THE PROBLEMS OF BREASTFEEDING PART TWO7 August 2022
The problems of breastfeeding in most cases can be from lack of experience and inadequate knowledge on the intricacies of breastfeeding. Also, it can be from cultural beliefs, health and socio-economic influences. As a follow up article on the problems of breastfeeding part one, outlined below are additional problems and challenges of breastfeeding that are quite common. The World breastfeeding week ends today. Mothers should be supported to encourage exclusive breastfeeding.
THE PROBLEMS OF BREASTFEEDING: NIPPLE CONFUSION
Babies are born with the natural instinct for breastfeeding. If you poke a baby’s cheek with your finger, the natural response is for the baby to turn to that side with the mouth open. This is called the rooting reflex. Nipple confusion arise from the baby’s difficulty to switch from bottle feeding to breastfeeding. In new born babies introduced to pacifier or bottle feeding, they may have difficulty latching onto the breast. For older babies, they may start preferring the bottle feeding to breastfeeding.
In fact, breastfeeding is difficult for the baby than bottle feeding. So, it is normal for the baby to prefer the easy one. You will often hear parents say the baby stopped breastfeeding on its own. This is so because the baby was most likely introduced to a pacifier or bottle feeding. Note that not all babies will develop nipple confusion. One cannot tell which baby will have nipple confusion, therefore, prevention is key by avoidance of the stimulus.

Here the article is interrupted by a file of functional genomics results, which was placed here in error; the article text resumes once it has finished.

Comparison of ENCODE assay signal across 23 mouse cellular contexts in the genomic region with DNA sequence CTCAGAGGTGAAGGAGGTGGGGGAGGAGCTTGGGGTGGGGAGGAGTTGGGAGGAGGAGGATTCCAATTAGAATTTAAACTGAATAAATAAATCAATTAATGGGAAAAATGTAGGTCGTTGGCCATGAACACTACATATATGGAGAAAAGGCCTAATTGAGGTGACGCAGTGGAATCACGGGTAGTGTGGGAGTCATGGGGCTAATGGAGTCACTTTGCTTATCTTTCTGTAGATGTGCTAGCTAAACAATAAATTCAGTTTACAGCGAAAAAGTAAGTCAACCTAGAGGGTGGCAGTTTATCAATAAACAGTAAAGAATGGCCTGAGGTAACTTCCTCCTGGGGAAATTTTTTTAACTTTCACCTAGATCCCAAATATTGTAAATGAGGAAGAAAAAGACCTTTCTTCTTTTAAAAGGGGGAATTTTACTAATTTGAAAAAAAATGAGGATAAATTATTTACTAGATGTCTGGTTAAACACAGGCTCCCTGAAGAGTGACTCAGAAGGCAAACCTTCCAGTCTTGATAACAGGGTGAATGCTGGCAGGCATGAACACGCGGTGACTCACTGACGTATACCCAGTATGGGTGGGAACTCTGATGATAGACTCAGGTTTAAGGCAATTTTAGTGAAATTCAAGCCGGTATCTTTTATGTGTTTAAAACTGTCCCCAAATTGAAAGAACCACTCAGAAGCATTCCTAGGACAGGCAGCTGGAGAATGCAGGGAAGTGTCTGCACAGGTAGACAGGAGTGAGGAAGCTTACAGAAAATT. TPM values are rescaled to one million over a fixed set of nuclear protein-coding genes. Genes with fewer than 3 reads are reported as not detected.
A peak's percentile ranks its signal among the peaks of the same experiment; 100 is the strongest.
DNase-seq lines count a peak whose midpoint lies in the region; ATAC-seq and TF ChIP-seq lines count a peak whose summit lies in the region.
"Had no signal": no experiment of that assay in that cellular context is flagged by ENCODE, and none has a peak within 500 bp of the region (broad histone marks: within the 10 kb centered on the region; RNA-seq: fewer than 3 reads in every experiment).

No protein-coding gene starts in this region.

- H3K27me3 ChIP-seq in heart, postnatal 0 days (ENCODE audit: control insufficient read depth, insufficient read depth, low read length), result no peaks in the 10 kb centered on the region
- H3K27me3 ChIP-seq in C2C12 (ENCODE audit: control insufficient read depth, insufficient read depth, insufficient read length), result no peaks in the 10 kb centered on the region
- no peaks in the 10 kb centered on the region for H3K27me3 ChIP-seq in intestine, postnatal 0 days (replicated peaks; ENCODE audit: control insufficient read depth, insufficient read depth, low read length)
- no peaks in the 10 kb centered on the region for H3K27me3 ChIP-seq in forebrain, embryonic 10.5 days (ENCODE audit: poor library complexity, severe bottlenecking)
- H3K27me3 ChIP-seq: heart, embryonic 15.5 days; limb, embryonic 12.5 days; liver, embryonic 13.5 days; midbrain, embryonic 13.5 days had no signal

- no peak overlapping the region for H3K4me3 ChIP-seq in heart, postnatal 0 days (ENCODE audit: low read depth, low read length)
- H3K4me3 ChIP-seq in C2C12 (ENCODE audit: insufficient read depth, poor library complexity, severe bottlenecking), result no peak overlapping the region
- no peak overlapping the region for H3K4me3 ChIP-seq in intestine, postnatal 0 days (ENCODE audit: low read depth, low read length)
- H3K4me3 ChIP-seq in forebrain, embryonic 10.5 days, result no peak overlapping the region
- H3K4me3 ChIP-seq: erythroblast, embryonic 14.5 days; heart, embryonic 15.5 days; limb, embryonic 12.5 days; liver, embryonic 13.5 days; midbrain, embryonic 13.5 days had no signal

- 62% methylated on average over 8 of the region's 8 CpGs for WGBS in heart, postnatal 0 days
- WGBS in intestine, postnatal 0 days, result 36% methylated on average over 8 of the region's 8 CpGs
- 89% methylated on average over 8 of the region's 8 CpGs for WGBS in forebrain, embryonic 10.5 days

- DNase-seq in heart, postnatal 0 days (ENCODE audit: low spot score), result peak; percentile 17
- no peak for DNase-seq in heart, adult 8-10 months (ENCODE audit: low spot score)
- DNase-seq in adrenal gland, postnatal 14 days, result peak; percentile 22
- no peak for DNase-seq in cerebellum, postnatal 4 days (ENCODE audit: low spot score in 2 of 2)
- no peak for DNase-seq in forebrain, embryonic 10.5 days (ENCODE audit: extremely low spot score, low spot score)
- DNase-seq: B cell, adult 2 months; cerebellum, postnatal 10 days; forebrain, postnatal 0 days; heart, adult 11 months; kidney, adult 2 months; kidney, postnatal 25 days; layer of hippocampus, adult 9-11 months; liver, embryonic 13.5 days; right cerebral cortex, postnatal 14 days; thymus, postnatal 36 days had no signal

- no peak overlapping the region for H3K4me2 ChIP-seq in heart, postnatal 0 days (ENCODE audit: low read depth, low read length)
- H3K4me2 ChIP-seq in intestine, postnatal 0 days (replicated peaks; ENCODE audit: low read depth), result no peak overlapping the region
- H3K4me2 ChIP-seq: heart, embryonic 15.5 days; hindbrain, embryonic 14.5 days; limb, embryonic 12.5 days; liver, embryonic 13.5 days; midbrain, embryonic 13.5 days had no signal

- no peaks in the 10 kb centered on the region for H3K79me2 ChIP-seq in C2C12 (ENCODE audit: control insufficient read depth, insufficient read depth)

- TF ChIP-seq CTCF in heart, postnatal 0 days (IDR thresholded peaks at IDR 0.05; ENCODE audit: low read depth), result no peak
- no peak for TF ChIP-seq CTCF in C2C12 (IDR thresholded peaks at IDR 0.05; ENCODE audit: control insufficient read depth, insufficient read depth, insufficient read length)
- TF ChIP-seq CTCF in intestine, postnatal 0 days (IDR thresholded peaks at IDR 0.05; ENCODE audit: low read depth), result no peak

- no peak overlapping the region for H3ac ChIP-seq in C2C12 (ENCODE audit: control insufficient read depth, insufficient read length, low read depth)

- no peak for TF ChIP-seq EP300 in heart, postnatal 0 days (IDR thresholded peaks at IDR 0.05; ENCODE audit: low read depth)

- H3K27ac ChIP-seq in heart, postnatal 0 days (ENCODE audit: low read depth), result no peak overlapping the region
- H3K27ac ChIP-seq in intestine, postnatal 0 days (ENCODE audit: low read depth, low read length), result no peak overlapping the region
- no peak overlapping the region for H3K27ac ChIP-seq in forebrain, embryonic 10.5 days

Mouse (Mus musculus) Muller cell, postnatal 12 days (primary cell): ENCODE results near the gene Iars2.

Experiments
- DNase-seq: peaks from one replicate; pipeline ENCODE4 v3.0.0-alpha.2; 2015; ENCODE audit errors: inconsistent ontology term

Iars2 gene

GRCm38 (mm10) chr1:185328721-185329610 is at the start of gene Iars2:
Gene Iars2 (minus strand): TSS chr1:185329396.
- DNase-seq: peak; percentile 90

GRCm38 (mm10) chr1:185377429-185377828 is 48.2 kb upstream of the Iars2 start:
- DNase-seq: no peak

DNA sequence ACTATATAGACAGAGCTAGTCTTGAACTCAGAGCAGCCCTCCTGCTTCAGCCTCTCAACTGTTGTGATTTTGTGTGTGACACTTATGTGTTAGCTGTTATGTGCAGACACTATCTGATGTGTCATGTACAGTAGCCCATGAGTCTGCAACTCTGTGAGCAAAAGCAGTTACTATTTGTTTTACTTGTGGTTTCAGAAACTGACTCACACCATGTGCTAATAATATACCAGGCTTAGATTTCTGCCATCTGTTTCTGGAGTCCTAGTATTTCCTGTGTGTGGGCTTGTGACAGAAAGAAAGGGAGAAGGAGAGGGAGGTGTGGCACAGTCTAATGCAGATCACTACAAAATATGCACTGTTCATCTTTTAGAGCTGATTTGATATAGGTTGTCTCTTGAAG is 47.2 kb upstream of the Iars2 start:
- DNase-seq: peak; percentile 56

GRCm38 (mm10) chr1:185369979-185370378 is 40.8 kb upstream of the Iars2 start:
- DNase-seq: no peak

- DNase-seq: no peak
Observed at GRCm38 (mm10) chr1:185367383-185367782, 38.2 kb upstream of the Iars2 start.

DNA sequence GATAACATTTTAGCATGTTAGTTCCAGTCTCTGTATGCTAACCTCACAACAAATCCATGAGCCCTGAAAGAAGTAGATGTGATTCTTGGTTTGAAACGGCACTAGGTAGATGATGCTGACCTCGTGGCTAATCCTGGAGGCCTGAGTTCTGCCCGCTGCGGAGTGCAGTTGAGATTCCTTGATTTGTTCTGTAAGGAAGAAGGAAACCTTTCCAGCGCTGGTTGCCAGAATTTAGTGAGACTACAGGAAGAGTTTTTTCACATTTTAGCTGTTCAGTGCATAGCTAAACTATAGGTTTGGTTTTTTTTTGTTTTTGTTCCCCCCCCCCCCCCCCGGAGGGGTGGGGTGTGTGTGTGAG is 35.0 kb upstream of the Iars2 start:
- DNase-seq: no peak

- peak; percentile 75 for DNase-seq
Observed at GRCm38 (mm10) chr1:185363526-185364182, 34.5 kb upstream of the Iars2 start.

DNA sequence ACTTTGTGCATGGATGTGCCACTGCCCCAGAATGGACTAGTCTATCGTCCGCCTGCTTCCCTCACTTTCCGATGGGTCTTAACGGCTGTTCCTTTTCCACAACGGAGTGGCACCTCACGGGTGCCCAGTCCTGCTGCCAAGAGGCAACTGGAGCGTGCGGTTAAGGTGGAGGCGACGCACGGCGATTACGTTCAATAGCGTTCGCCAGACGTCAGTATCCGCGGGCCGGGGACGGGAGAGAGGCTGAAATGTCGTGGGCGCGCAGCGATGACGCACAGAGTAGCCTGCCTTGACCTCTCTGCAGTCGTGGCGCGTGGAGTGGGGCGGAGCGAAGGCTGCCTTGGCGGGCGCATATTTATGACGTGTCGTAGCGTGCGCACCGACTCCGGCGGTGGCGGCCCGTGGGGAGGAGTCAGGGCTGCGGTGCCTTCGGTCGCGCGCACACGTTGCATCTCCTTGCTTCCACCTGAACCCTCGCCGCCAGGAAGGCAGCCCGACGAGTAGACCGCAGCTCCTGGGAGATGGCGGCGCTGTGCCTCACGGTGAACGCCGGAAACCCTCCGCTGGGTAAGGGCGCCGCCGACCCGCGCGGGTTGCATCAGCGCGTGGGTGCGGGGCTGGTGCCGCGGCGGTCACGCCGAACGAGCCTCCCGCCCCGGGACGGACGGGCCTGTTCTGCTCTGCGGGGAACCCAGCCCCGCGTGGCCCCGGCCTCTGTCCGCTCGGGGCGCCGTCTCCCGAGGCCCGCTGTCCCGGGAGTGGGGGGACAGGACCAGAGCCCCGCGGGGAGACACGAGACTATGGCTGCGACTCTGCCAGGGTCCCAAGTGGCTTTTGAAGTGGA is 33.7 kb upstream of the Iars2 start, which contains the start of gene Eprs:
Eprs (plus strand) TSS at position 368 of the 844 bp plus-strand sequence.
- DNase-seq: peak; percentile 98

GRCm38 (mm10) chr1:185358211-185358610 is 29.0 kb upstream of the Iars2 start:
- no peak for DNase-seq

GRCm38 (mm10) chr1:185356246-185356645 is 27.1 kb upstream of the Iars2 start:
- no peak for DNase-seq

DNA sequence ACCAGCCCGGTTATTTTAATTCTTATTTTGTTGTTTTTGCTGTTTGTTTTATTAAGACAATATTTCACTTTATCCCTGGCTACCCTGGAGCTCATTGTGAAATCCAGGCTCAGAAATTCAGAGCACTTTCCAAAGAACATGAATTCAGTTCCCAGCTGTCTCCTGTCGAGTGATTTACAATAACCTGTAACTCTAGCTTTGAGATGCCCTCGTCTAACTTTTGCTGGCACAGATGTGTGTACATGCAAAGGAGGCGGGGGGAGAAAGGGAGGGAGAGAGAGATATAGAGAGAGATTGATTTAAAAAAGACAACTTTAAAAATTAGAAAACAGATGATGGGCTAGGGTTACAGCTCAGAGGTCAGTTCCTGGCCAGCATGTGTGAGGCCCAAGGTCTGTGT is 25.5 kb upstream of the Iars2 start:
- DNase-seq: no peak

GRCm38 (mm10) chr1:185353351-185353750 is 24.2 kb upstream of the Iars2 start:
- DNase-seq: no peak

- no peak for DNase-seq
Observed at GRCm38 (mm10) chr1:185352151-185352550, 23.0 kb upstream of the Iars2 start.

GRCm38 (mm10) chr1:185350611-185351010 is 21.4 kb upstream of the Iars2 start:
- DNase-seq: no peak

INVERTED OR FLAT NIPPLES
The nipple is a small conical structure on the breast. A normal nipple should point outward and not appear flatten. A flattened or inwardly drawn nipple poses a great deal of challenge as one of the problems of breastfeeding. This makes latch on difficult. It is important for an inverted nipple to be discover early. This could be during breast self examination or usually at the antenatal care booking clinic during the clinical breasts examination.
Hence, necessitating breast preparation before delivery. So, attempts are made to pull the nipples out. Using the Hoffman exercise, the thumbs are placed on either side of the flat or inverted nipple on the left and right side of the areola. A slight inward then firm outwards pressure is applied on the areola. This manoeuvre should be repeated circumferentially at least 5times a day.
Also, a suction cup device, hard plastic breast shells or syringe can be used to attempt pulling out the flat or inverted nipple. Using a syringe, the other end away from the plunger is cut circumferentially, the cut end is applied to the breast around the nipple. The plunger is withdrawn and the suction pressure pulls the nipple out. Several attempts will be needed to make the nipple point out. This can be done before each feeding episode. The breast shells are worn inside the bra, they put pressure around the nipple making it protrude.
Whereas, the aforementioned methods may give results though not permanent, some expert have questioned their efficacy. Surgery has been advocated and one of such procedure is the nipple piercing. The flat or inverted nipple is elevated and pierced leaving a small horizontal bar to keep it elevated.